When Should a Financial Advisor Hire a Junior Advisor?

Why hire a junior advisor?

When Should a Financial Advisor Hire a Junior Advisor? I’ve been working with financial advisors on practice management and business development since 2004! I’ve seen every type of advisor, business model, and financial advisor brand that you could imagine. In the evolution of your practice, every financial advisor gets to a point in their career when they need to develop a junior advisor to help them manage their client load and/or transition their practice to younger advisors in consideration of succession planning.

The owner-advisor should focus on prospecting the top 20% of clients

If you have more than 100 clients, hiring a junior financial advisor becomes critical. What happens is that the advisor cannot work efficiently on prospecting AND also focus on the top 20% of clients if they don’t have someone to help them service and retain the remaining 80% of clients.

There are many considerations in focusing on your best clients and becoming more productive. You must have time for marketing, prospecting, branding, and client service. You will need to plan out your client appreciation events for the year. How else can you show clients that you really care about them?

You will need time to perfect your branding and value proposition so that the firm does not appear to be ONLY YOU. You must give the appearance of a real company with employees, processes and procedures in order to grow the business and attract new clients.

Succession Planning and Continuity Planning with a junior advisor

As the financial advisor ages and approaches retirement, selling the practice and maintaining the going concern becomes more critical. You’ll need a junior advisor to do this.

This is one of the reasons that I recommend NOT naming your business after yourself. A practice without the advisor’s name in the business name, is far easier to transition than one that is named after he or she.

It is very surprising to me that only 5% of the advisors who come to me for business development coaching actually have a succession plan. I am working with a client right now who is in his early 60’s and has previously had health issues. It is crucial for my client to ensure his own clients are taken care of and to ensure his wife and family will have a business to sell should he get hit by a bus or suffer another health issue!

Don’t risk losing good clients by lacking a Succession Plan

Not having a plan can bite advisors squarely in the rear end! I’ve had several clients who could not demonstrate that they had a business continuity plan and they lost potential new clients because of this lack of planning. Without a plan, it’s very difficult for advisors to get the true value of their hard work.

When is the right time to hire a junior advisor?

Don’t wait until it becomes a critical situation before hiring a junior advisor. When you reach 80% of capacity, this is the time to think about and plan to hire your junior advisor. The right time is NOT when you are overloaded and unable to go home on time. When you are not able to prospect for new clients because you’re too busy handling service issues for your client base, this can be a challenging time.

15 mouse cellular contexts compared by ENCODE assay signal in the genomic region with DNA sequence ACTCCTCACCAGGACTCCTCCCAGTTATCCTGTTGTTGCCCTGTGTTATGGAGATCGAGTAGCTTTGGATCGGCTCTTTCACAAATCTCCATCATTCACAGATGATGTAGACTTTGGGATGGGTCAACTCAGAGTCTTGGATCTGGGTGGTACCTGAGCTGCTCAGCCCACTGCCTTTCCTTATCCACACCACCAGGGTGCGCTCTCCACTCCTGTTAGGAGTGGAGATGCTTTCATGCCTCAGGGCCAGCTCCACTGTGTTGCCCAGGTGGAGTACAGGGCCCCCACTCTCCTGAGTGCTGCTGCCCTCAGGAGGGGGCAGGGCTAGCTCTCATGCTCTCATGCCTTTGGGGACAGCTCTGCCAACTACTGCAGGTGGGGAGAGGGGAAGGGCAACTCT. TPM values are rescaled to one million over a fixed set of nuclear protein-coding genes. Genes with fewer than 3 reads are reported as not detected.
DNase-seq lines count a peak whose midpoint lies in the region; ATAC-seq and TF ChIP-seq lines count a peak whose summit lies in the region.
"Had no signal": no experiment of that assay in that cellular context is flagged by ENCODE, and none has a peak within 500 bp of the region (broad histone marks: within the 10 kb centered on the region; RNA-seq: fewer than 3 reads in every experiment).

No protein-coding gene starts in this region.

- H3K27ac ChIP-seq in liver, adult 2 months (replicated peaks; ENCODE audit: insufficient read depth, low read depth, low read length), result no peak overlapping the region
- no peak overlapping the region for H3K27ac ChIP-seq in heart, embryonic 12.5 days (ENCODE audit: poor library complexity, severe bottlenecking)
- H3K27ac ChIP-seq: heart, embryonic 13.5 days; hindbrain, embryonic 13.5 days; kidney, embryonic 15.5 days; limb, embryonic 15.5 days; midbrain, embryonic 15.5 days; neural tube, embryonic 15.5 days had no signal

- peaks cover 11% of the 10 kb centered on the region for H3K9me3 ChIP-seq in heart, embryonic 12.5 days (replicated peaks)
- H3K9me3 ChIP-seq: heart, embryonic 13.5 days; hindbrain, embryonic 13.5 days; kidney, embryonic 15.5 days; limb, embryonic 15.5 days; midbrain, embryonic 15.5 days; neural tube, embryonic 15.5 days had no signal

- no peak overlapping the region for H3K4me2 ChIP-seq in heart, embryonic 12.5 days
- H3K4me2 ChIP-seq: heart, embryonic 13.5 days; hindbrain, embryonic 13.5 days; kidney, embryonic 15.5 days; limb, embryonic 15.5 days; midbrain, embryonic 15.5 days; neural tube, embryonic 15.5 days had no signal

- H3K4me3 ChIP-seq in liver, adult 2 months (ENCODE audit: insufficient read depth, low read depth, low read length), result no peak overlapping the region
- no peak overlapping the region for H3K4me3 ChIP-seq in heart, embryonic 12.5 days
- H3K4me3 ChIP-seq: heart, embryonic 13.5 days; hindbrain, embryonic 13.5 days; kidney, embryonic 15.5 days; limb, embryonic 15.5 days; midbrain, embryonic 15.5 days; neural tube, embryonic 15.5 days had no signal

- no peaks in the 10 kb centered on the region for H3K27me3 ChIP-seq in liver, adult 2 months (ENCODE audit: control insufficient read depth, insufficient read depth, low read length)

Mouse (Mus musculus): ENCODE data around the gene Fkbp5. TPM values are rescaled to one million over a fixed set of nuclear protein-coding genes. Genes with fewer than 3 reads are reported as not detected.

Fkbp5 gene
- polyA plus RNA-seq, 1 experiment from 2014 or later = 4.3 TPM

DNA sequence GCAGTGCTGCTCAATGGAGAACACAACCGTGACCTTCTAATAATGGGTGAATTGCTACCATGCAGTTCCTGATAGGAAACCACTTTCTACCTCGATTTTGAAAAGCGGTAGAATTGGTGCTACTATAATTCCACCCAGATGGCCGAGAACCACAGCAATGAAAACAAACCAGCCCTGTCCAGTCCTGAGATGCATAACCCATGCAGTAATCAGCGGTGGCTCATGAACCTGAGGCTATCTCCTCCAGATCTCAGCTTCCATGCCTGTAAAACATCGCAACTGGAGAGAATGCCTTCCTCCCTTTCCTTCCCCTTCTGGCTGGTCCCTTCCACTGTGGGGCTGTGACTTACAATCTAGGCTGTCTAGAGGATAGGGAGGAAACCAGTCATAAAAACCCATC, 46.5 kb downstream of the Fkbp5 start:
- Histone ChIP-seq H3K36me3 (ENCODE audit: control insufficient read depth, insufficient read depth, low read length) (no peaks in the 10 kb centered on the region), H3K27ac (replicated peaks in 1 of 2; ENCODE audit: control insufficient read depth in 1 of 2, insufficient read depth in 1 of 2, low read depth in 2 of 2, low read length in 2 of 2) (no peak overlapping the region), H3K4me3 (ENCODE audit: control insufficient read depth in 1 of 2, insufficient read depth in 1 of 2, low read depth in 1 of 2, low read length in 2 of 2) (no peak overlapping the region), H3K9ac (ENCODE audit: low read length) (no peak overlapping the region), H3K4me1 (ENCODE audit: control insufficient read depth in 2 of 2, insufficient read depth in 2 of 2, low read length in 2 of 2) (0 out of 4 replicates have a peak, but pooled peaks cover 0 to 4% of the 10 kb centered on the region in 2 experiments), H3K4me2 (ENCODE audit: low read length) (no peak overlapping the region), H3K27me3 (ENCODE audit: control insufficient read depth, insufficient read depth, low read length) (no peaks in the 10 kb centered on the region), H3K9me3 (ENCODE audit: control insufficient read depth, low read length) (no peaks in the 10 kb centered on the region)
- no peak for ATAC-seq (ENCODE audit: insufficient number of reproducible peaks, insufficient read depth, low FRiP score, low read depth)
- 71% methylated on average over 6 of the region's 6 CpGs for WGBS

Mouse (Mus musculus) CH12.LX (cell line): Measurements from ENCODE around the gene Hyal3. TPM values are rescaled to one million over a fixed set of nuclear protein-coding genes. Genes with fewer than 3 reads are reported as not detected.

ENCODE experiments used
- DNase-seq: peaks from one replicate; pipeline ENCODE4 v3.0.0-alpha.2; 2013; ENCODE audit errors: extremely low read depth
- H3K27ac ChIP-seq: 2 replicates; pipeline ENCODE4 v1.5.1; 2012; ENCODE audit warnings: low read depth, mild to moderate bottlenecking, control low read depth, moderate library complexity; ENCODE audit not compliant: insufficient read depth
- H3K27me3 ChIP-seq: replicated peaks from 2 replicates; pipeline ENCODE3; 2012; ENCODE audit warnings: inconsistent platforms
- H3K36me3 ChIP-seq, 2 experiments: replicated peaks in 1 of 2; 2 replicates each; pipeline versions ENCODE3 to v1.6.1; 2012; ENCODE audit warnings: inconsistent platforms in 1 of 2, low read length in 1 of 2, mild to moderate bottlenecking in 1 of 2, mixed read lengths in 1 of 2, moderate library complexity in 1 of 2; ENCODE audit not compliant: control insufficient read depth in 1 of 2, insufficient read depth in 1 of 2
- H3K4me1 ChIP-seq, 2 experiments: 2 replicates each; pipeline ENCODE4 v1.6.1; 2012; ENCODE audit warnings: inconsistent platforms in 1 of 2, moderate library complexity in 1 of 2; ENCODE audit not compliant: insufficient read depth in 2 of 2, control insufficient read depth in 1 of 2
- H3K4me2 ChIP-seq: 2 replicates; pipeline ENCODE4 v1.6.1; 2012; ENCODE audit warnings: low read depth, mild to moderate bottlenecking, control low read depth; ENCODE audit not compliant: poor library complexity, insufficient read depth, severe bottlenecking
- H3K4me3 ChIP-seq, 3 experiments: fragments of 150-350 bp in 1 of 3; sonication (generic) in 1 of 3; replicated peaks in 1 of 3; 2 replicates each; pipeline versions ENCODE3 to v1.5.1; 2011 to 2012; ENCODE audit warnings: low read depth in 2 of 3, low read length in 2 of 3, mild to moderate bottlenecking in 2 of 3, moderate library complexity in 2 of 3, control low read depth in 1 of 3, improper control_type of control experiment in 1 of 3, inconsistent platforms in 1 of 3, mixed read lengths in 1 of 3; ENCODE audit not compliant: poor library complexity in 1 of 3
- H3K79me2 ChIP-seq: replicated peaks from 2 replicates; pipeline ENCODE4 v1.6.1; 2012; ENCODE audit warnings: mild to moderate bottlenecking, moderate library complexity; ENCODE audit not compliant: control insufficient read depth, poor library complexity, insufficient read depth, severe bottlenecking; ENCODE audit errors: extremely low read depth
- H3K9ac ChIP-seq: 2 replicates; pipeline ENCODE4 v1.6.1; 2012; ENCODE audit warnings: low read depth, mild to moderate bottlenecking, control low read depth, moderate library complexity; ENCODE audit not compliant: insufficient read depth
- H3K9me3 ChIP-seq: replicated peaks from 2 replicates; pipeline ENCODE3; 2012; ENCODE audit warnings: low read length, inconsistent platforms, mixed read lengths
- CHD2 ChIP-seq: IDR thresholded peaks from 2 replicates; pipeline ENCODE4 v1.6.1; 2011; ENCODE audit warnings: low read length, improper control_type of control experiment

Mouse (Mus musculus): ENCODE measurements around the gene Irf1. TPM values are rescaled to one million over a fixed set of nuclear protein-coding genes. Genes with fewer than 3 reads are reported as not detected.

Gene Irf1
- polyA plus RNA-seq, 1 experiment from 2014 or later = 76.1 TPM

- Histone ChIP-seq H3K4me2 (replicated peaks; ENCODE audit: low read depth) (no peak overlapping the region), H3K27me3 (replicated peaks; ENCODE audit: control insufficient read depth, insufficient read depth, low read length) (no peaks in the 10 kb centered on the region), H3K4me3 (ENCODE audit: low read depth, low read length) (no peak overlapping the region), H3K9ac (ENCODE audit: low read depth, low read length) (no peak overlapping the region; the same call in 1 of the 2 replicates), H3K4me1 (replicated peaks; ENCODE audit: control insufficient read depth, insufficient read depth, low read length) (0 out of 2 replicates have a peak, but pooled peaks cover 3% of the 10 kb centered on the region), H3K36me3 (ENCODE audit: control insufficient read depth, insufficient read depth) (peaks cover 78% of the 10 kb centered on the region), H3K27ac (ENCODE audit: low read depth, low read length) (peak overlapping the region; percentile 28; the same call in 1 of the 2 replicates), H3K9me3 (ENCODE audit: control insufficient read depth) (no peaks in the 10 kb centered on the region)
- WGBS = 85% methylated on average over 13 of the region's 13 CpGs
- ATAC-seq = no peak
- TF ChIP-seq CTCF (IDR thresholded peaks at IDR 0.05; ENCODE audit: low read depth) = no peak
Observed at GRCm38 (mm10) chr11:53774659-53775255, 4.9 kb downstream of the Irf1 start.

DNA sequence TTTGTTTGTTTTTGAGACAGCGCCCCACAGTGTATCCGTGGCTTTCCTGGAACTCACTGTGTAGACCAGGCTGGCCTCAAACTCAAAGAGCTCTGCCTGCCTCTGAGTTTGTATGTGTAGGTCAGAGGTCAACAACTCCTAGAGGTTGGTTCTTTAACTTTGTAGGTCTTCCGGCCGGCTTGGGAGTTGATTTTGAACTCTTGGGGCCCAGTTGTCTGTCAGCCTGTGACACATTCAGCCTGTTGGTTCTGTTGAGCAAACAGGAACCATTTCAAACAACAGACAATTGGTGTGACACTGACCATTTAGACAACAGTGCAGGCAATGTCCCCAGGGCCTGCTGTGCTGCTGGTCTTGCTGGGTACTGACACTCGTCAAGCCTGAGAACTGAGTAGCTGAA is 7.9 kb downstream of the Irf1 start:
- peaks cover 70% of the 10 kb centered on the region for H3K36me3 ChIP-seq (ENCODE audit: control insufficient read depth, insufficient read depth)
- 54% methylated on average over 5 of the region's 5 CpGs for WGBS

When you notice during your annual planning meeting (and you have one, yes?), that you have reached a plateau and you’re ready to get to the next horizon, this is the right time to hire! It is just in time if you are thinking of retiring in the next 2-3 years.

What personality traits should you look for in a junior advisor?

There are personality traits and business traits to look for in your candidate as not everyone is suited to do the work you do. Running a financial planning or investment management business is the same as running any business, you must have good business sense! Use this as a checklist for determining who would be a good candidate. Top producing junior advisors are rare and not easy to find. The best indicator of success is past performance, so if the candidate has been successful in the past, they will more than likely be successful in your firm.

Here are 11 good traits to seek:

  1. Entrepreneurial spirit / desire to eventually run or own their own business
  2. Intelligence / ability to understand complex subjects
  3. Outgoing and personable / comfortable having conversations with a variety of people including high net worth clients and prospective clients
  4. Motivation / I’ve always said that one of the keys to success is a good attitude and motivation to do better
  5. Prior finance experience / training someone from scratch is more than most advisors are willing to take on
  6. Financial planning experience / a CFP® or other credential holder is highly encouraged but not required
  7. Investment experience / this goes along with prior finance experience
  8. Licenses / what licenses would be helpful with your business model?
  9. Client service experience / a candidate who is aware of the finer details regarding servicing accounts can be very helpful